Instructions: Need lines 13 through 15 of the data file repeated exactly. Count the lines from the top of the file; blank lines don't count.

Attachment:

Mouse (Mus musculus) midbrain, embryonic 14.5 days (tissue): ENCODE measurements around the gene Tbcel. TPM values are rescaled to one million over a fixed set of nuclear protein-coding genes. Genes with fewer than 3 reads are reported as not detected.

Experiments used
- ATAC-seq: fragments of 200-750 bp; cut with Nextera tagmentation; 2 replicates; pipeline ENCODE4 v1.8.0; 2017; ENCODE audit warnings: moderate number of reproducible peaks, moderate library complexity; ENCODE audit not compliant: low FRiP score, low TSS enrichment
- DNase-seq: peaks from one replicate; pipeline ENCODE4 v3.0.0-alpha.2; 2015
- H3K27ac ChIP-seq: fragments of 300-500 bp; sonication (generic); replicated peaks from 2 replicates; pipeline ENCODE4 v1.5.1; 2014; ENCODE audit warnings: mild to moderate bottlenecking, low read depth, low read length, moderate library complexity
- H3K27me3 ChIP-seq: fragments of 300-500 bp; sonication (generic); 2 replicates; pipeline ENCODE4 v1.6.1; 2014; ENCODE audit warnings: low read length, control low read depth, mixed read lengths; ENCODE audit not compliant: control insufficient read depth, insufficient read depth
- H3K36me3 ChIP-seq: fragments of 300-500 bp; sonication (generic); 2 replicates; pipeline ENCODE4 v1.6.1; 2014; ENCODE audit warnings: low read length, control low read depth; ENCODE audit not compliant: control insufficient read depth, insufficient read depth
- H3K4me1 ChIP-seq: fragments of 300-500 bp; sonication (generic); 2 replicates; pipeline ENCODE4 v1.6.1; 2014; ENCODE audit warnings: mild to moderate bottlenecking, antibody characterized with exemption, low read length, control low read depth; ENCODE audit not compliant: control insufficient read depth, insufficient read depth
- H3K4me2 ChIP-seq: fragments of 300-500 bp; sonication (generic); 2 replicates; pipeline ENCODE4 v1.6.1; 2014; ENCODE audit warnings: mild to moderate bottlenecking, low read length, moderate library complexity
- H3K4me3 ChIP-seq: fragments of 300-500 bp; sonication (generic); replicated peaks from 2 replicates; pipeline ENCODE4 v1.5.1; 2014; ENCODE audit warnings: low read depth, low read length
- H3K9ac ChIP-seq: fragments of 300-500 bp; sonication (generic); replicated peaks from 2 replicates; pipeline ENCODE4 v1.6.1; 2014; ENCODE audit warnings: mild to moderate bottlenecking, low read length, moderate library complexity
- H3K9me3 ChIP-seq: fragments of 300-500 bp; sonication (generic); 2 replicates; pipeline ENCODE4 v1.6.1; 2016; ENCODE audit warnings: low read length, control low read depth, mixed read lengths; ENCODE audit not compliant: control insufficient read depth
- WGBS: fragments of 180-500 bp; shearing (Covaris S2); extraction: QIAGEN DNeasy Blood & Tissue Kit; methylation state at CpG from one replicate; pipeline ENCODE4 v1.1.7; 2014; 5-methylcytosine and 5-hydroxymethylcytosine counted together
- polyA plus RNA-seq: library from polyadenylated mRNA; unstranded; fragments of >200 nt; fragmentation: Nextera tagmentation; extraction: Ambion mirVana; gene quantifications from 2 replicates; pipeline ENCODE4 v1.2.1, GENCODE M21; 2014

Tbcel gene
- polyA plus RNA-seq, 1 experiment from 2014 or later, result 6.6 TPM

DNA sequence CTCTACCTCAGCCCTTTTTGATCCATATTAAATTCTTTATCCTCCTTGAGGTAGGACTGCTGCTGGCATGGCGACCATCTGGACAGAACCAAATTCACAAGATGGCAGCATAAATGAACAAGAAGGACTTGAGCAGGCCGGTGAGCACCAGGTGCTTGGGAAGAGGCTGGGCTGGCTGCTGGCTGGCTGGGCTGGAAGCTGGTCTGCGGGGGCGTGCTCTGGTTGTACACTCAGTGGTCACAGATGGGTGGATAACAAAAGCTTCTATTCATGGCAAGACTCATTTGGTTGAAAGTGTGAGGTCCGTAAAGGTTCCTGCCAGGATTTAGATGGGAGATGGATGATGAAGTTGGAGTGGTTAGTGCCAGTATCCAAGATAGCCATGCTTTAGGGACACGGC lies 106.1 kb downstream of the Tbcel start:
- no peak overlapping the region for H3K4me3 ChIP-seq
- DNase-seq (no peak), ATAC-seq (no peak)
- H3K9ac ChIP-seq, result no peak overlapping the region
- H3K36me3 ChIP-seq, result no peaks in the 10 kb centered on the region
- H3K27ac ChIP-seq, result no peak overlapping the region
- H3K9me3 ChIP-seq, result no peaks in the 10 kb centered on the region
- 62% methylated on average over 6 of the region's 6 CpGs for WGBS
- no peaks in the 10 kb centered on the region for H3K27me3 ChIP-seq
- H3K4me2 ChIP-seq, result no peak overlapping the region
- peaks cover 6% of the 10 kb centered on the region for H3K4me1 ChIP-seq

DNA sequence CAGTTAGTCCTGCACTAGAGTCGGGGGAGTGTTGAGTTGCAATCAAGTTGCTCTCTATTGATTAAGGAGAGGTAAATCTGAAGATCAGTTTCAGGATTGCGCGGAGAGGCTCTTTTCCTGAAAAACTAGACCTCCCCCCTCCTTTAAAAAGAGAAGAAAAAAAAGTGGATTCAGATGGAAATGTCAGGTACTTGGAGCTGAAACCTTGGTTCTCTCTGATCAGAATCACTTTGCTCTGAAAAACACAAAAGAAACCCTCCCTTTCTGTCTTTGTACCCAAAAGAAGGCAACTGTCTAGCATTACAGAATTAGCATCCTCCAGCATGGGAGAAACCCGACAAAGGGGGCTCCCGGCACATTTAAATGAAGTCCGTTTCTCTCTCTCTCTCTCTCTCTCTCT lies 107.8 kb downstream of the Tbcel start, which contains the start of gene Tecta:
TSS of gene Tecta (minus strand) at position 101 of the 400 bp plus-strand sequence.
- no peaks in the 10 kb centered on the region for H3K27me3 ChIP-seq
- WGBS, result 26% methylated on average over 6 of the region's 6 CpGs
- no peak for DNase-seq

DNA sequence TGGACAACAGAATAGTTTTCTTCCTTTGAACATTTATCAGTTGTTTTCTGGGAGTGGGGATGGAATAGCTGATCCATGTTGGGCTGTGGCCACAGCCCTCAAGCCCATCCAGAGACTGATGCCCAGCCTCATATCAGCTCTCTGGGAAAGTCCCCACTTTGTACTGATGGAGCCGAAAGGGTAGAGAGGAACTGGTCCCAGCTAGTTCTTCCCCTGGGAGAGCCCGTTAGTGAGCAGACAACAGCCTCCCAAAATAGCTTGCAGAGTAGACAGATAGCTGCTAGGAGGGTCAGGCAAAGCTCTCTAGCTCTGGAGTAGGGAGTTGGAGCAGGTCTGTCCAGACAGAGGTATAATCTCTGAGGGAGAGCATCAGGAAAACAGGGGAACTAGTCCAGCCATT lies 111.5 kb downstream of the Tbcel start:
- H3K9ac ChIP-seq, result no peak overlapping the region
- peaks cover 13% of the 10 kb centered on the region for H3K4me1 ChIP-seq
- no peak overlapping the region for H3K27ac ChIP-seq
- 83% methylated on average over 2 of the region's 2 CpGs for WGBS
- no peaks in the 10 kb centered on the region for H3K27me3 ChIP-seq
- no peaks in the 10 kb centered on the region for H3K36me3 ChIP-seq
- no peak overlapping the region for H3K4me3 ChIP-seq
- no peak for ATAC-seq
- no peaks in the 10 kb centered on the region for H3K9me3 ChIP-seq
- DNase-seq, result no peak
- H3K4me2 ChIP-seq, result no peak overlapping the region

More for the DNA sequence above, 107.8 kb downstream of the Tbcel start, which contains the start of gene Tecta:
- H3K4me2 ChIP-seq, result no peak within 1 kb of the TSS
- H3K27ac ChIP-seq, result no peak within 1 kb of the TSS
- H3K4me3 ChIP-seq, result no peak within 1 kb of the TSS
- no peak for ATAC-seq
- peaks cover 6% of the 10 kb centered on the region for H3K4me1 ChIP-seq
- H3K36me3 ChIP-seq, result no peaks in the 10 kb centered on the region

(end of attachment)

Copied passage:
- WGBS: fragments of 180-500 bp; shearing (Covaris S2); extraction: QIAGEN DNeasy Blood & Tissue Kit; methylation state at CpG from one replicate; pipeline ENCODE4 v1.1.7; 2014; 5-methylcytosine and 5-hydroxymethylcytosine counted together
- polyA plus RNA-seq: library from polyadenylated mRNA; unstranded; fragments of >200 nt; fragmentation: Nextera tagmentation; extraction: Ambion mirVana; gene quantifications from 2 replicates; pipeline ENCODE4 v1.2.1, GENCODE M21; 2014

Tbcel gene